Knowledge and success from ability

Philosophical Studies 142 (1):17 - 26 (2009)
This paper argues that knowledge is an instance of a more general and familiar normative kind—that of success through ability (or success through excellence, or success through virtue). This thesis is developed in the context of three themes prominent in the recent literature: that knowledge attributions are somehow context sensitive; that knowledge is intimately related to practical reasoning; and that one purpose of the concept of knowledge is to flag good sources of information. Wedding these themes to the proposed account helps to explain a wide range of standard Gettier problems. It also helps to explain barn façade cases, which require a different kind of treatment.
Keywords Knowledge  Intellectual virtue  Gettier cases  Barn façade cases
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DOI 10.2307/27734348
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References found in this work BETA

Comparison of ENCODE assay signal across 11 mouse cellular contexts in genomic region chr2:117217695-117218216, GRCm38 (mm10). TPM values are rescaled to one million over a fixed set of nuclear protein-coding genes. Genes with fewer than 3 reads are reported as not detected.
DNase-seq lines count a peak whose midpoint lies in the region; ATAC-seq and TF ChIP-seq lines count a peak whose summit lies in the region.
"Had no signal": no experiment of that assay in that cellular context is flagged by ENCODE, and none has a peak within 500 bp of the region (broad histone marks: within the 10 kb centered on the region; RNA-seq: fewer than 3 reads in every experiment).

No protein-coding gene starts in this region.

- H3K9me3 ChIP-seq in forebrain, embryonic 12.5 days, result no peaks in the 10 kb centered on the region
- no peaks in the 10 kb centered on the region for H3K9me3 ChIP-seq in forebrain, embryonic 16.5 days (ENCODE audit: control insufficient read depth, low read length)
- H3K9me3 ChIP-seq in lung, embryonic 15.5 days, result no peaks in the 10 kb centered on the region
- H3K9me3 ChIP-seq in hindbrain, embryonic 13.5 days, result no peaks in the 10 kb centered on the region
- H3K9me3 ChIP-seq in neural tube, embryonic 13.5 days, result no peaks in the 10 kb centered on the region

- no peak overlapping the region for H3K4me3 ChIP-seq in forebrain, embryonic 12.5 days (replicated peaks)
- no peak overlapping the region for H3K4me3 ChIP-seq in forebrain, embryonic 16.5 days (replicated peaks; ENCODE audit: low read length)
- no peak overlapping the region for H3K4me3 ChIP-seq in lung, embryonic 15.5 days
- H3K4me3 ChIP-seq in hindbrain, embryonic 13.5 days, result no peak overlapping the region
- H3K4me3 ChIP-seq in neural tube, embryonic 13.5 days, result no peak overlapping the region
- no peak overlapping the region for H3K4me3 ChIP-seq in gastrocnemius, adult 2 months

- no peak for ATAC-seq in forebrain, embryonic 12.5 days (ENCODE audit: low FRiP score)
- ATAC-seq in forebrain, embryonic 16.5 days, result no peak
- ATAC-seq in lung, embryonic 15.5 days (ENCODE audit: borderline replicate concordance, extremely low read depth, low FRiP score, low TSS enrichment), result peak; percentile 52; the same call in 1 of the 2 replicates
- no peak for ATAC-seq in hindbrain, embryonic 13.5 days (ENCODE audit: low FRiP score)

Keith DeRose (1995). Solving the Skeptical Problem. Philosophical Review 104 (1):1-52.
David Lewis (1996). Elusive Knowledge. Australasian Journal of Philosophy 74 (4):549 – 567.
Roderick M. Chisholm (1966). Theory of Knowledge. Englewood Cliffs, N.J.,Prentice-Hall.

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Citations of this work BETA
Maria Lasonen-Aarnio (2010). Unreasonable Knowledge. Philosophical Perspectives 24 (1):1-21.
Lisa Miracchi (2015). Competence to Know. Philosophical Studies 172 (1):29-56.
Mikkel Gerken (2015). How to Do Things with Knowledge Ascriptions. Philosophy and Phenomenological Research 90 (1):223-234.

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